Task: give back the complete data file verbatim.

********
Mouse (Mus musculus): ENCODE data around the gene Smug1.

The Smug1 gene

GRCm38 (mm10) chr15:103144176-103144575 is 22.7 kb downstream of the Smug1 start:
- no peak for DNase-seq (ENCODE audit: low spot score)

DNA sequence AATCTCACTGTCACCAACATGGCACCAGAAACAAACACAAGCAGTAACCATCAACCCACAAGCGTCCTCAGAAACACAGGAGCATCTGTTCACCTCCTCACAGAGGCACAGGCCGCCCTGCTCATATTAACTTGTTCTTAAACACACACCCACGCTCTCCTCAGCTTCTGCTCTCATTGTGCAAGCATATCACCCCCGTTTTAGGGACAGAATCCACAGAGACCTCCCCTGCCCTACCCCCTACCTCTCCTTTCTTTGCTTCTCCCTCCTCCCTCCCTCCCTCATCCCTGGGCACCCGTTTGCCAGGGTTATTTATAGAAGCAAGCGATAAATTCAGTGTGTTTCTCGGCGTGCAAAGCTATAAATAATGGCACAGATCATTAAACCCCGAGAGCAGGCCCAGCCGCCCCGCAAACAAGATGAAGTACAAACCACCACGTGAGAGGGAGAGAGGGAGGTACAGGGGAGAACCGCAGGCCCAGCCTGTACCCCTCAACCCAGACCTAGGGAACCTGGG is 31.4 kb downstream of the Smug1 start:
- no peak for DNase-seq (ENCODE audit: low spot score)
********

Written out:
Mouse (Mus musculus): ENCODE data around the gene Smug1.

The Smug1 gene

GRCm38 (mm10) chr15:103144176-103144575 is 22.7 kb downstream of the Smug1 start:
- no peak for DNase-seq (ENCODE audit: low spot score)

DNA sequence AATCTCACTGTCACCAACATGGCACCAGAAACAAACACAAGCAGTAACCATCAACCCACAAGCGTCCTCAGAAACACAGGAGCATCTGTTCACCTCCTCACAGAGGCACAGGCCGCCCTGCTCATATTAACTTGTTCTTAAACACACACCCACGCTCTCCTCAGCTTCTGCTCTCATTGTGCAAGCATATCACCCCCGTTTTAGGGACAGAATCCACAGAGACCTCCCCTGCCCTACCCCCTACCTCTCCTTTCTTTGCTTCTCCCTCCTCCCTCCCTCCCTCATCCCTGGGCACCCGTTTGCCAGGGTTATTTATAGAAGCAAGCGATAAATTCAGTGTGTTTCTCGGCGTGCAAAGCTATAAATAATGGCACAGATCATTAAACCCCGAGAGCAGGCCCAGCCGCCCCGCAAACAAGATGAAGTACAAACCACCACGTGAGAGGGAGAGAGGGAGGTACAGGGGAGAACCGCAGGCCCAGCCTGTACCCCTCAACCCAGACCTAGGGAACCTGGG is 31.4 kb downstream of the Smug1 start:
- no peak for DNase-seq (ENCODE audit: low spot score)